- Conveyor-belt consultants, as opposed to long-term independent contractors or outsourcers, tend to lack appreciation of the ongoing lifecycle of an application post ship. Enough said.
- The awesome mobile hackers employed by larger shops are used as fire-fighters across many projects. They gain breadth and exposure but lose depth. They also lose the motivation and satisfaction of owning the building and shipping of products. This numbs the soul of a developer and is a topic many top geeks at consulting companies have discussed with me over the years.
Don’t get me wrong. Consulting shops are not the problem. The market has set up a certain incentive structure and people operate within it to the best of their knowledge and abilities.
What I’m noticing, however, is that many don’t understand the opportunity cost of dumbing down the work they do from the standpoint of their market worth, personal happiness and long-term career. With the benefit of experience across many companies, bubbles and crashes, I’d argue that:
- An awesome mobile hacker can make more money in an early-stage product company than in a consulting company but, more importantly, they’ll do this while having more fun and positioning their career better.
- Great mobile developers don’t understand how much their career is suffering by them not investing in becoming awesome mobile hackers.
If you don’t trust me, talk to a top recruiter or some of the top geeks at the companies you wish you worked at.
The fine print: if you’re an awesome iPhone or Android mobile hacker who likes to solve hard problems that have never been solved before and doesn’t get nightmares from the thought that tens of millions of people will use your code daily then, hell, yeah, I want you on my team.
[Update] I’d like to highlight a point from the comments below in response to some private questions. I am dead serious about giving $10K to the first person who introduces me to someone I hire and I mean that not just for these positions but for any position I am also using recruiters for. It’s only fair to acknowledge the huge value that the right referral can bring to a company.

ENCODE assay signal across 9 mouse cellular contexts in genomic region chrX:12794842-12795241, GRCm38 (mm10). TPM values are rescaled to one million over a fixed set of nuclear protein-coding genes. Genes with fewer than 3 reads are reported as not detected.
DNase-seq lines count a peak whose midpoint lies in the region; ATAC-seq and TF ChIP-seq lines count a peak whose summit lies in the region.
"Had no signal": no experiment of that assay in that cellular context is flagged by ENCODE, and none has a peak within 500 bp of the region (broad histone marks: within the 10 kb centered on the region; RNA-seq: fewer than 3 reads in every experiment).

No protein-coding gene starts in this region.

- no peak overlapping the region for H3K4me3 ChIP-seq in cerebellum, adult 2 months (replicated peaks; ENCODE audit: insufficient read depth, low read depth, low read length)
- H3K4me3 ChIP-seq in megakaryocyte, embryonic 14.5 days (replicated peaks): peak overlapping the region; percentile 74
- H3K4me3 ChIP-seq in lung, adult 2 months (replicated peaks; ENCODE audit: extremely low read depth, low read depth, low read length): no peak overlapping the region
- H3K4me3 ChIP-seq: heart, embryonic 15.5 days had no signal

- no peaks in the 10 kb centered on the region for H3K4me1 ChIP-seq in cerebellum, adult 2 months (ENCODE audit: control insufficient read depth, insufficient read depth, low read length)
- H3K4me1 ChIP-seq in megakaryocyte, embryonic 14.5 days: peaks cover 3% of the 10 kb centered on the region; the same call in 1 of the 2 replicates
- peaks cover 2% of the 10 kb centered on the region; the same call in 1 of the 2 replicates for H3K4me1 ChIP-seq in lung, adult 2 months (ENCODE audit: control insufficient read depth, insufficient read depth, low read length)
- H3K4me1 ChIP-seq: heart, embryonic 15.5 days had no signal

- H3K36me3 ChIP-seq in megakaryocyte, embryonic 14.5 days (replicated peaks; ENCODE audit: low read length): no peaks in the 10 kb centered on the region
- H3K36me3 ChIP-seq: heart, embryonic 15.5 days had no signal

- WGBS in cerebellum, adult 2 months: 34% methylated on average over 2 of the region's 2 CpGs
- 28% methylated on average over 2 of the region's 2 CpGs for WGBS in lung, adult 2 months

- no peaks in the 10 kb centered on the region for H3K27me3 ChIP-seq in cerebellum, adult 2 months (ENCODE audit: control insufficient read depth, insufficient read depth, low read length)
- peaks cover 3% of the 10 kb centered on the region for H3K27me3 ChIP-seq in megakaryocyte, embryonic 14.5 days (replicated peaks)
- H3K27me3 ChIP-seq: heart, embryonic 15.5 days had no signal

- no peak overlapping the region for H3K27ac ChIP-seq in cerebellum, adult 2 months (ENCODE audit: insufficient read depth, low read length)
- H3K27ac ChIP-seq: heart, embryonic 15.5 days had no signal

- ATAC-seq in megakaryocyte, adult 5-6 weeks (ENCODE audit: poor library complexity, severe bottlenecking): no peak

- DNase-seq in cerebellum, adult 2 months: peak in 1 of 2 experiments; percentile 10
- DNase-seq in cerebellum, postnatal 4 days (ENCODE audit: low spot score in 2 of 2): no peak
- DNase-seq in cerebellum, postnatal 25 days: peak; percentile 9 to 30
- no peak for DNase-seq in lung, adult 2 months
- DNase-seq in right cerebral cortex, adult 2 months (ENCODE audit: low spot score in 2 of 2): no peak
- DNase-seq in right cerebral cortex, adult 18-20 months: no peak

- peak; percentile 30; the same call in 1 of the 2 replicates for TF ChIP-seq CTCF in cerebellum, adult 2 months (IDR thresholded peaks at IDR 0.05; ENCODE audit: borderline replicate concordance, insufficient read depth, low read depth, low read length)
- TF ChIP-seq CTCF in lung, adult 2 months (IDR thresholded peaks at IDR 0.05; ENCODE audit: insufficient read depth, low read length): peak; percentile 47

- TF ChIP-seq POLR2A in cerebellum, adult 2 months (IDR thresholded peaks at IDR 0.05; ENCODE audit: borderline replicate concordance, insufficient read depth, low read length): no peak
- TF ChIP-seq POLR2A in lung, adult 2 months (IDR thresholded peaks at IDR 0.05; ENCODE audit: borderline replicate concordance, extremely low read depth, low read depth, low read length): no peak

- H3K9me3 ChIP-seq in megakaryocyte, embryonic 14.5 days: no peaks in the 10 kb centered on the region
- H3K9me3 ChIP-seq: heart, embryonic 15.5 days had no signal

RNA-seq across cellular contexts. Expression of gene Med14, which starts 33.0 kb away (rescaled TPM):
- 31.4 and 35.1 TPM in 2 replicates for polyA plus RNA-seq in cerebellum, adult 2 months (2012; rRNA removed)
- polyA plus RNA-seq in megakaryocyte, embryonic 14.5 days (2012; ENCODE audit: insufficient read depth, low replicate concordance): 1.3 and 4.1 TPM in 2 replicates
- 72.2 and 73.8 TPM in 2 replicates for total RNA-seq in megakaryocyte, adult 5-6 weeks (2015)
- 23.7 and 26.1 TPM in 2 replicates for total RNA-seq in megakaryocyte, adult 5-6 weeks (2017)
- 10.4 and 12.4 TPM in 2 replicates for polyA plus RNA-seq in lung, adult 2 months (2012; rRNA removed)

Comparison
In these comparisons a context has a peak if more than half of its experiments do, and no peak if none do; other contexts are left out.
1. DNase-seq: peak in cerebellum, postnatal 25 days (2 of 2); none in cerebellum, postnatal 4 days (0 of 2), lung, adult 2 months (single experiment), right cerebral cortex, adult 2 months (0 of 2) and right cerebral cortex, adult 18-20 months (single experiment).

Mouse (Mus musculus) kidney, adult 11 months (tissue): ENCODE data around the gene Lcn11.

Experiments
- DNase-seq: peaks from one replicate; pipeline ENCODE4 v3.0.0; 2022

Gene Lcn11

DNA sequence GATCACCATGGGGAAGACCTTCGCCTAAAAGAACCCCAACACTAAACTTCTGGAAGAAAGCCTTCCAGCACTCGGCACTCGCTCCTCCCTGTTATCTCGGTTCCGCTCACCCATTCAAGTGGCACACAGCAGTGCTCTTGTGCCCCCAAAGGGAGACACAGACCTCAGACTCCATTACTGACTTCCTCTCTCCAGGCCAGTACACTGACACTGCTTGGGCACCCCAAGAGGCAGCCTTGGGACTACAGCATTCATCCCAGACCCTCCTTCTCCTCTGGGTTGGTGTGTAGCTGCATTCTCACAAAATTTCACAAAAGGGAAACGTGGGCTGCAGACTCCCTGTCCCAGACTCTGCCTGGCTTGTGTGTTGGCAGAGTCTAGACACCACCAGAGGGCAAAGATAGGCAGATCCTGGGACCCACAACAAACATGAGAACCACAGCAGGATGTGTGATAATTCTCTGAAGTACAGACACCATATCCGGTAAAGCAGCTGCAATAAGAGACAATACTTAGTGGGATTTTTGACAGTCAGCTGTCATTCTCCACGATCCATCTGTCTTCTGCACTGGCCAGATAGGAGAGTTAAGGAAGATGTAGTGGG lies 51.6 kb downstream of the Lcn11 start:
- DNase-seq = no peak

Great post: taking into account your definition of awesome – and as such the difficulty finding them today – do you think there is a potential business opportunity for creating a global talent agency for awesome mobile hackers – then perhaps devising some novel crowdsourcing / co-creation mechanism that would serve all parties?
Ian, I’d love to see something like this come to life. The challenge is the business model. Nowadays a recruiter makes only marginally more money placing someone awesome as they do placing someone average.
On the crowdsourcing notion, if the model shifts to rewarding individuals as opposed to companies there may be an opportunity. Here is the math: say I hire someone for $100K/yr salary. If I hire that person through a recruiter with a 20% fee I’d have to pay $20K in recruiting fees. I’d be happy to split this 50/50 with an individual, i.e., it would be rational for me to give $10K to an individual for helping me find an awesome developer who makes $100K/yr.
At scale, the question becomes how to target, manage spam, etc. Great recruiters do tons more than just pass resumes around.
This post hits hard where it hurts.
I work for one of the leading mobile outsourcing companies. I have been having doubts about how we do the work we do and whether I want to stay.
I used to care about the apps I worked on. Now I am just looking to ship one and move on to the next. When my bank account was near zero (my previous company failed), I needed the money. Now that I am not hurting financially, I realize I need more than writing code and getting a fat paycheck to feel happy.
I want to work at a startup again. How do I pick the right one? I’ve been burned twice.
Knowing how to evaluate startups is not something most h4ckers have much experience with. They tend to over-weigh the problem that’s to be solved and the coolness of the tech involved and don’t enough time understanding the business and looking at the management team + investors.
You’ve given me an idea for a future blog post!
Deep technology that empowers quasi-technical developers is a great business model. I’m thinking of what Tumblr has done for blogs, Virb for web sites, Shopify for e-commerce, etc. The tools that do the same for mobile apps are shallow and vapid RSS re-purposers, and Apple has started rejecting their outputs as all too trivial.
Still a bit coy on the details here, Sim, but if that’s part of what you’re up to, there’s no question the world needs it. Look forward to hearing more.
I like how you think, Mike!
How about hiring someone that wrote micro-kernel running PIC18, designed simple, yet usable and elegant GUIs, knows ObjC very well (and always absorbs tech from references, rather than spaghetti books), does not have published iOS app since his mac died in the middle of the process of creating it, loves compiled languages and thinks that awesome/responsive mobile apps come from knowing the runtime inside out?
Oh yeah, one more thing — and does not have US work permit :).